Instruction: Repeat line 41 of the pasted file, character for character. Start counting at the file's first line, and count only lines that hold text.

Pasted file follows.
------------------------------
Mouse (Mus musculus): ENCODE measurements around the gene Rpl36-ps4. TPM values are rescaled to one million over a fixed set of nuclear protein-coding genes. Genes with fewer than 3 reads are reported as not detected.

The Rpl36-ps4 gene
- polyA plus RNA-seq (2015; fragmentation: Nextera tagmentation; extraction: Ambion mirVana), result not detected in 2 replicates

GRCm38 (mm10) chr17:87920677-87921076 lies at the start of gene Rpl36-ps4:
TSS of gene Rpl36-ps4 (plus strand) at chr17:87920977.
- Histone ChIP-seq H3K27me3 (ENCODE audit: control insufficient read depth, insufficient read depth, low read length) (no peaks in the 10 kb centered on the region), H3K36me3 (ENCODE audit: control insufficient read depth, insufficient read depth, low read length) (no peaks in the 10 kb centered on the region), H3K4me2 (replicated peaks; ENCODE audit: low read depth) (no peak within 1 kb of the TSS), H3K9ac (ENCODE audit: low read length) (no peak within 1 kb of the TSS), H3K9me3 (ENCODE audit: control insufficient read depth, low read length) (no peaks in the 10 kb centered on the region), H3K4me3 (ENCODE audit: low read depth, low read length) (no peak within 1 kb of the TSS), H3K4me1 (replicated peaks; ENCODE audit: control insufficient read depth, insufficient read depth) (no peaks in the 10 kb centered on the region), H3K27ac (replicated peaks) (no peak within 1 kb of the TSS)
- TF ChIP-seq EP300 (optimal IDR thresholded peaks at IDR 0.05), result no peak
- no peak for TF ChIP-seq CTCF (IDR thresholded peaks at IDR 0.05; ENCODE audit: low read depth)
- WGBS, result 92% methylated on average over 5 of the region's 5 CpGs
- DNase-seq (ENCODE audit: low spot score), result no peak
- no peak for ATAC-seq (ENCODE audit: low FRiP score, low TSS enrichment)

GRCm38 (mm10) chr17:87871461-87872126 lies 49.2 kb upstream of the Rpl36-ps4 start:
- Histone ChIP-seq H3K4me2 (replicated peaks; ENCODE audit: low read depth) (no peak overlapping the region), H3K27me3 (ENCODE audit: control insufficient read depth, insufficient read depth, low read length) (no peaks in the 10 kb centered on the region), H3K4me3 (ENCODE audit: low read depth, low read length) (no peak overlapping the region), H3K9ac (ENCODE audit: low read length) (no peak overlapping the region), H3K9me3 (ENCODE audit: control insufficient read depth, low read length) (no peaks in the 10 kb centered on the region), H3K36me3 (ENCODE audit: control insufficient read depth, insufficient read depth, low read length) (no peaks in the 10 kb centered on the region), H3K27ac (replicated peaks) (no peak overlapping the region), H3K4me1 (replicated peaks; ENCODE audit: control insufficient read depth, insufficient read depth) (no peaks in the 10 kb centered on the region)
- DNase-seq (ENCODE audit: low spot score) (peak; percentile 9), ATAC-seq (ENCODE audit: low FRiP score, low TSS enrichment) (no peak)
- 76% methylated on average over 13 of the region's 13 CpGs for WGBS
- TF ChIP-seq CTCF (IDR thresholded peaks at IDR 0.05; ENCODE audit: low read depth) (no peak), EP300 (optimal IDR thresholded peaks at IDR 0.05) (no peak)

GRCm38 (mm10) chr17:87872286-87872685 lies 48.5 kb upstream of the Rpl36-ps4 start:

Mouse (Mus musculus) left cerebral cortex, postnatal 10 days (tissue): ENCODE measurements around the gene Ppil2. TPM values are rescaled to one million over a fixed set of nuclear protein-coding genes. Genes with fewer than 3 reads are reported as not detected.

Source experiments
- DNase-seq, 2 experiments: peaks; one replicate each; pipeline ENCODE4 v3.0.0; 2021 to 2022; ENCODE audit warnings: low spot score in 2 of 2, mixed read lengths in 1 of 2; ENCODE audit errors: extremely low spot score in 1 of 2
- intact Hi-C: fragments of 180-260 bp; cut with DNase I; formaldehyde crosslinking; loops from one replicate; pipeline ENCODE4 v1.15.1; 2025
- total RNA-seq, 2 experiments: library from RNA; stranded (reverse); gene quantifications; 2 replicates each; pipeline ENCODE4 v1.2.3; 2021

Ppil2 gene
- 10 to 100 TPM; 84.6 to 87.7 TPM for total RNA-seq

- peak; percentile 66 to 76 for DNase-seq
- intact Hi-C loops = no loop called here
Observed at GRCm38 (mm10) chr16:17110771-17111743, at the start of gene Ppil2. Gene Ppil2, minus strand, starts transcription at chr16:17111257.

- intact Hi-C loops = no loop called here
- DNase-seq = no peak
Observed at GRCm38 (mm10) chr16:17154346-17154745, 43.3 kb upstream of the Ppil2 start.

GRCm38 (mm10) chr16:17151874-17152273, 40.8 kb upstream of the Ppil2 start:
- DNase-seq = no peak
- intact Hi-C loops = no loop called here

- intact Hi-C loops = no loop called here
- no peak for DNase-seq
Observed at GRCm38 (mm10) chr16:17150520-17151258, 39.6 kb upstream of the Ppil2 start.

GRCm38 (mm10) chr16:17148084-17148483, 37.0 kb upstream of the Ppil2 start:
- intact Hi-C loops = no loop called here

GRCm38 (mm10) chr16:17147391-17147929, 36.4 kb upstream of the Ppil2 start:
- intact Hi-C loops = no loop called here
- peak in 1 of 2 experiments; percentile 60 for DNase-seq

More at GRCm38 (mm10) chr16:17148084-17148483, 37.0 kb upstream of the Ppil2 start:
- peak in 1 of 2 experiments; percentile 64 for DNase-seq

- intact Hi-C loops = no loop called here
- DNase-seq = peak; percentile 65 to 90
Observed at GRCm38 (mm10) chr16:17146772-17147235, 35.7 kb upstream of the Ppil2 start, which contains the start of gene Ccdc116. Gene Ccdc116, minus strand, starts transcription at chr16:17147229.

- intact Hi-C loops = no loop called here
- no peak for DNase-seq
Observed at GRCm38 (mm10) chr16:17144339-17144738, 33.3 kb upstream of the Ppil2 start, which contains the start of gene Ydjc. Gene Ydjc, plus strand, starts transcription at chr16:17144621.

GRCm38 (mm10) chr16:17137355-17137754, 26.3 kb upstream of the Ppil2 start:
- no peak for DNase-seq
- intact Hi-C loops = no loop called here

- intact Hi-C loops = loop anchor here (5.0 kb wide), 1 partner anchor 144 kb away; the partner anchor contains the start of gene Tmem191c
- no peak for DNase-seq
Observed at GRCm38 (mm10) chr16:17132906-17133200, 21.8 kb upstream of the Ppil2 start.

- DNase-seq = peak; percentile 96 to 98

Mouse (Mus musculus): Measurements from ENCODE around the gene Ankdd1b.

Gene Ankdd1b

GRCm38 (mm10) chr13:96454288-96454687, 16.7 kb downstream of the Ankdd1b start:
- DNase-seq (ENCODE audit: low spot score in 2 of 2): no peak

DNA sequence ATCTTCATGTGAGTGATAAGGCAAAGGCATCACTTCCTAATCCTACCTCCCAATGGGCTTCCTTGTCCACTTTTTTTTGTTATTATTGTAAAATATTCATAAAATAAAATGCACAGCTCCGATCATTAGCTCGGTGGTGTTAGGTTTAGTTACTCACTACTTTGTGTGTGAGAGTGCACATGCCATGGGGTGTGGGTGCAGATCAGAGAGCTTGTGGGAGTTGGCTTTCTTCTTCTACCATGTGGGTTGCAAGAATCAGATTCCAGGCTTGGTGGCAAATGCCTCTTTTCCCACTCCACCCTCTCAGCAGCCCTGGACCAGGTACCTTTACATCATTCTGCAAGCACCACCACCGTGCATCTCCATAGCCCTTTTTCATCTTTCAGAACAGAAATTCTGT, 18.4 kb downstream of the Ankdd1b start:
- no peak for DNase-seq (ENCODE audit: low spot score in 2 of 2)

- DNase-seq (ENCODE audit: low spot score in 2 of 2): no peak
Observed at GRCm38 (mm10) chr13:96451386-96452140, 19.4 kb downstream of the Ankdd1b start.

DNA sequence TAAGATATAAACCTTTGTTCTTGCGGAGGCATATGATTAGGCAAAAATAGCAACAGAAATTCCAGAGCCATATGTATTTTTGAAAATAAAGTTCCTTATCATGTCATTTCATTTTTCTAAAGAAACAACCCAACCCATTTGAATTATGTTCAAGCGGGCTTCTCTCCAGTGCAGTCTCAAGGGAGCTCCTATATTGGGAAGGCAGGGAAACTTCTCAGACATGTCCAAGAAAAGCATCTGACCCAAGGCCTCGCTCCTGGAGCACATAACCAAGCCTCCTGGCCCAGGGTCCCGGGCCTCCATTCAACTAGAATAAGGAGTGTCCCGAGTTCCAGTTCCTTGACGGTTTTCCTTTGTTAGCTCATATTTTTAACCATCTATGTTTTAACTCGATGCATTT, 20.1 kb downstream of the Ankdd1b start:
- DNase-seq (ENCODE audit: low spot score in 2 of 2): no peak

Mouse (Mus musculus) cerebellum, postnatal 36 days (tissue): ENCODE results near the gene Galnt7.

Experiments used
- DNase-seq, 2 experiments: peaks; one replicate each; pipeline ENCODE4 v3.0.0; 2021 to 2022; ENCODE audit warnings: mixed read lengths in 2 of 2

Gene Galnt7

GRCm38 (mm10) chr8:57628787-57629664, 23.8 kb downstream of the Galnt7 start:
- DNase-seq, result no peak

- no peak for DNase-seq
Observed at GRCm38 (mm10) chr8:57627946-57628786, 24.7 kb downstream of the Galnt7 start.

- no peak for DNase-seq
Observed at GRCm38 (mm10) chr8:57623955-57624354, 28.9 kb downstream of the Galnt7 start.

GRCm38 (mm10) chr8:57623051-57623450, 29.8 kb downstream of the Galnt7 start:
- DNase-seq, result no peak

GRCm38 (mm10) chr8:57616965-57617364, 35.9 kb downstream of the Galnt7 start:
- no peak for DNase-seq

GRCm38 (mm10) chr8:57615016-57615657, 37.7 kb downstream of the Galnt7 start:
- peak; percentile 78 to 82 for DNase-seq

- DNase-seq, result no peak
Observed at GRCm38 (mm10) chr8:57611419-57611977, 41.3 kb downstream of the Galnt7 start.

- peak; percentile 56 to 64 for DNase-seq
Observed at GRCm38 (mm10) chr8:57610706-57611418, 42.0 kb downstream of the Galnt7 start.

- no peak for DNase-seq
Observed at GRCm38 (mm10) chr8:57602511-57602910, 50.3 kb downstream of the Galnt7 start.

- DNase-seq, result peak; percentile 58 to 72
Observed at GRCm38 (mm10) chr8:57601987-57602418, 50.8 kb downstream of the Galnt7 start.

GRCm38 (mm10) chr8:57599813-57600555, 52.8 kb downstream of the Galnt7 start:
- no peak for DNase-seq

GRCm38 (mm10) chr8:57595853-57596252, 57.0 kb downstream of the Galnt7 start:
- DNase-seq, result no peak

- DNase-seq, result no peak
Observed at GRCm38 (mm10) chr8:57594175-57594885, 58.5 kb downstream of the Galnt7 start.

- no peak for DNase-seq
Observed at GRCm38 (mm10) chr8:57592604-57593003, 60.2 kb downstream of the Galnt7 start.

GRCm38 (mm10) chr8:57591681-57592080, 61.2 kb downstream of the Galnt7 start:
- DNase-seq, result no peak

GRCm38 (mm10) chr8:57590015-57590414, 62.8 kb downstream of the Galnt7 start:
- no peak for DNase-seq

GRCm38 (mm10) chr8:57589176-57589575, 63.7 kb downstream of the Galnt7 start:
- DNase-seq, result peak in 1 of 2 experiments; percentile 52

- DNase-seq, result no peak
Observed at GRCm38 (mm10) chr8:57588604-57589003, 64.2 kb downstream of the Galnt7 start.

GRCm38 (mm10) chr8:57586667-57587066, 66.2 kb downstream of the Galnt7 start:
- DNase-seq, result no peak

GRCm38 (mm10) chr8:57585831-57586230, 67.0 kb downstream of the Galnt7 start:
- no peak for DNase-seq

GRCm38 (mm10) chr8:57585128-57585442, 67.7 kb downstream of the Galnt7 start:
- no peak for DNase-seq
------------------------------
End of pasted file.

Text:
- peak in 1 of 2 experiments; percentile 60 for DNase-seq